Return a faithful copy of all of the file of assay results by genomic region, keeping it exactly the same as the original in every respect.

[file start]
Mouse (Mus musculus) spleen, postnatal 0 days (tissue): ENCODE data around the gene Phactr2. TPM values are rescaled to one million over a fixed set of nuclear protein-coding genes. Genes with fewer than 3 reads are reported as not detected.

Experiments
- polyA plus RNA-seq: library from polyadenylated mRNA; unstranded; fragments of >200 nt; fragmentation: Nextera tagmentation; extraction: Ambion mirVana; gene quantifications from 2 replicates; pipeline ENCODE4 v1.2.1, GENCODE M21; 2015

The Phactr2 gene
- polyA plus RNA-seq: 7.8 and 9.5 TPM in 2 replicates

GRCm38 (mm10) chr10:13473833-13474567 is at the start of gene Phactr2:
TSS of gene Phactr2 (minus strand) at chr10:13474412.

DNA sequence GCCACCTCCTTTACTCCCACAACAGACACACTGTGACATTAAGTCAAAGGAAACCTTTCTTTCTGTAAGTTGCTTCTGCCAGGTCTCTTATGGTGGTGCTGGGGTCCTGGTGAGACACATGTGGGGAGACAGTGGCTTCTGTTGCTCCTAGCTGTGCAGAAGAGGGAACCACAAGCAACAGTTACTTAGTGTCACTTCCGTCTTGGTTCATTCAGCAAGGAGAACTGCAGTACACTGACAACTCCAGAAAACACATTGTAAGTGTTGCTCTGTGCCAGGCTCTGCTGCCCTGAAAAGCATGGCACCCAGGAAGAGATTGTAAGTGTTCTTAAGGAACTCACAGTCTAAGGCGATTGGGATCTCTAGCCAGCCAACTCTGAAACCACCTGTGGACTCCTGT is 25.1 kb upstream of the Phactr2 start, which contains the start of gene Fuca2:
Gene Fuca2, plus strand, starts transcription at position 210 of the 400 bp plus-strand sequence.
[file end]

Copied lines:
Mouse (Mus musculus) spleen, postnatal 0 days (tissue): ENCODE data around the gene Phactr2. TPM values are rescaled to one million over a fixed set of nuclear protein-coding genes. Genes with fewer than 3 reads are reported as not detected.

Experiments
- polyA plus RNA-seq: library from polyadenylated mRNA; unstranded; fragments of >200 nt; fragmentation: Nextera tagmentation; extraction: Ambion mirVana; gene quantifications from 2 replicates; pipeline ENCODE4 v1.2.1, GENCODE M21; 2015

The Phactr2 gene
- polyA plus RNA-seq: 7.8 and 9.5 TPM in 2 replicates

GRCm38 (mm10) chr10:13473833-13474567 is at the start of gene Phactr2:
TSS of gene Phactr2 (minus strand) at chr10:13474412.

DNA sequence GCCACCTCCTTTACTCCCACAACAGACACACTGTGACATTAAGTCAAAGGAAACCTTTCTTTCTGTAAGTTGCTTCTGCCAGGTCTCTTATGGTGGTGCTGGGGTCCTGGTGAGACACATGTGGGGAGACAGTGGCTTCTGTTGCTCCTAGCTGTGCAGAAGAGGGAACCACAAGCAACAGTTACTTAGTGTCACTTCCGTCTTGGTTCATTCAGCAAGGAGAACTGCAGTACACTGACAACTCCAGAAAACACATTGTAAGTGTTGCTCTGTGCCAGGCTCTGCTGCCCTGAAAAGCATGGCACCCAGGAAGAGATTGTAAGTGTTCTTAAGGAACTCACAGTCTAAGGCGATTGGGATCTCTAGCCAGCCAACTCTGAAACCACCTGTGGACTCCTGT is 25.1 kb upstream of the Phactr2 start, which contains the start of gene Fuca2:
Gene Fuca2, plus strand, starts transcription at position 210 of the 400 bp plus-strand sequence.